After 20 years at Red Canyon High School, Troy Dudley is signing off

Principal was a unique leader at a high school with a unique mission

Troy Dudley speaks at his final Red Canyon High School Graduation. Dudley has been at Red Canyon High School for 20 years, the last six of which he spent as principal.
Chris Dillmann/Vail Daily archive

As Eagle County School District closes out the school year and celebrates the graduation of the Class of 2023, it is also saying goodbye to four principals who collectively represent 80 years of experience in the district.

Red Canyon High School’s Troy Dudley is heading into retirement after 20 years spent working at the alternative high school, the last six in the top leadership role. As all principals seek to serve students, Dudley saw Red Canyon High School as an opportunity to help the school fit the needs of the students, rather than the other way around.

Dudley started his career in the district in the 1990s as a teacher for at-risk youth at Berry Creek Middle School. He spent six years in that role before moving over to the district’s alternative high school.

“At that time I was really struggling trying to make kids fit the school. And so coming to Red Canyon, part of the reason I came over there was to help make the school fit the kid; there is a major philosophy of trying to meet kids where they’re at,” Dudley said. “Some of us aren’t wired to work with the valedictorian. We need to see the impact we’ve had. So seeing that kid figure it out and see them walk across the stage is definitely the best part of this.”

Throughout his years at Red Canyon, the students represent both the most rewarding and challenging aspects of the job.

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In order to meet students’ needs, the guiding principle was always, “Don’t start with ‘no’ when somebody’s asking for something,” Dudley said.

“Just because we haven’t done it before doesn’t mean it’s not an option,” he added.

In his 20 years at Red Canyon, Dudley said he’s witnessed the school get better at doing this and achieving its mission. This includes the school’s transition in 2003 to be a more hands-on, project-based learning school — the value and strength of which can be seen in the efforts of Kendall Van Valkenburg’s skateboarding class — as well as having all staff members go through trauma-informed training.

“We were just kind of finding our way through the dark. And so I think over time, we became more connected with other schools like ours and really helped figure it out and better support them,” Dudley said.

When Dudley started at the school, he recalled there being eight members of the staff who were teaching in “two farmhouses and the basement of a church.”

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Now, the school has close to 30 staff members and is serving “twice as many kids with two new, beautiful buildings.”

The growth of Red Canyon has been largely driven by the creativity of its staff, he added. In his role as principal, this was his biggest takeaway.

Troy Dudley gives a fist bump to a graduating senior at Red Canyon’s 2013 graduation ceremony.
Dominique Taylor/Vail Daily archive

“The power of Red Canyon is the staff and just letting that drive the process,” Dudley said. For him, this meant figuring out “how to support them going from point A to point B without letting structures kind of inhibit what they want to try to do with kids and their creativity.”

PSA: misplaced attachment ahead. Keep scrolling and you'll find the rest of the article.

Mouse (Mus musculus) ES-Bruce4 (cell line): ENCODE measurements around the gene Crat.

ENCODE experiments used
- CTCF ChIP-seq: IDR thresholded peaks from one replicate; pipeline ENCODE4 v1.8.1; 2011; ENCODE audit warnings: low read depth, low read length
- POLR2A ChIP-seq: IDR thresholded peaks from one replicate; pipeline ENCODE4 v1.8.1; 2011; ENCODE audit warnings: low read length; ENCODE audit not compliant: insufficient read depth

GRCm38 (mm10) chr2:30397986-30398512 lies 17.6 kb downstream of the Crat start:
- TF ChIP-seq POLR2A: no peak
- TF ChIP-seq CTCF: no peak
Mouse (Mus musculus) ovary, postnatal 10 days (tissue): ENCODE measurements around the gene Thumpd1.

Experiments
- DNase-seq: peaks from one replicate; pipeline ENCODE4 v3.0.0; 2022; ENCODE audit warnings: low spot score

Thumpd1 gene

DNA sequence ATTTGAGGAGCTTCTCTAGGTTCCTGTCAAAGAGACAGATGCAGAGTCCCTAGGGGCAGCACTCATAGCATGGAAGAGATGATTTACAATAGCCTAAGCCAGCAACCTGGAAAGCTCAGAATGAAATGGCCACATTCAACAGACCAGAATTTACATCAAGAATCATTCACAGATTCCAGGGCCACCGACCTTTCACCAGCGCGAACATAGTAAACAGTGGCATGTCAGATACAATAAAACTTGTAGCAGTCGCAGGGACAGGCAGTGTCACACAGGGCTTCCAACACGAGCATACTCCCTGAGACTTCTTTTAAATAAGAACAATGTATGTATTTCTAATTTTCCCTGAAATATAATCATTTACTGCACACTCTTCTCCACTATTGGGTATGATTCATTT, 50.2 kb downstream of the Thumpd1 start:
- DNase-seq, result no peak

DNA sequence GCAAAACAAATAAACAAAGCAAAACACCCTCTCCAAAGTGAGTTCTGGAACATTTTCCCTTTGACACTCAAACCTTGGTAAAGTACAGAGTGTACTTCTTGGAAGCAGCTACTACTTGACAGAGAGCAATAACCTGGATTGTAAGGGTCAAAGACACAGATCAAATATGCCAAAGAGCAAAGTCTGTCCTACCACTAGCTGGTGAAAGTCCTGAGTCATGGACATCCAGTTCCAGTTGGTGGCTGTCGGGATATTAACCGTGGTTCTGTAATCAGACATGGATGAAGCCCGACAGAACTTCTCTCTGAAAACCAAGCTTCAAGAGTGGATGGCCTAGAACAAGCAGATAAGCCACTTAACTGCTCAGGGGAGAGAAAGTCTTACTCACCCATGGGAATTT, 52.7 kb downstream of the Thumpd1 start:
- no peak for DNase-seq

Van Valkenburg said that this support of creativity is what makes Dudley stand out as a principal.

“Troy is always supportive of big ideas that help students. He knows our kids and allows creative ideas from staff and students that will help our students grow. Troy also has our backs as educators and trusts me to be a professional,” she said.

This manifests in Dudley’s willingness to always help out, no matter how big or small the task, Van Valkenburg added.

“Troy is down to earth and knows how to have fun and joke around, but also be serious and get things done when it’s time for that,” she said. 

With the skate class and project, Van Valkenburg said that Dudley helped as a mentor, advocate, creative and substitute teacher — all of which, alongside the project’s other partners, helped “make this dream happen.”

But, in addition to supporting the school’s teachers, Van Valkenburg said it’s his relationships with students that will have a lasting impact on Red Canyon and the greater community.

“One Friday after welding class I sent Troy a picture of a student making an awesome weld for the skatepark project. I was ecstatic with how well the student did and how engaged they were after a rough week in academic classes. Troy’s reply the next day was a photo taken on the ECO bus with the same student at 7 a.m. to catch a powder day; they had randomly ran into each other on the way to the mountain,” she said.

“I love working for a boss that is respected by our students and stoke can be high about welding, snowboarding and school alike.” 

This shows as Dudley is always welcomed into a classroom by the students, she added.

“Every day he comes through and adds to the lesson or checks in with the class and kids always welcome him into the room,” Van Valkenburg said.

Red Canyon, Dudley said, “is built around really teaching and leading with love and caring for each other in a community, and then there’s a lot of little programs within that. But it’s the overall culture of it that we built as a group, that it’s a community that’s we’re all very close.”

This community will carry the legacy of the school forward.

“It’s safe and it’s going to be taken care of,” Dudley said.

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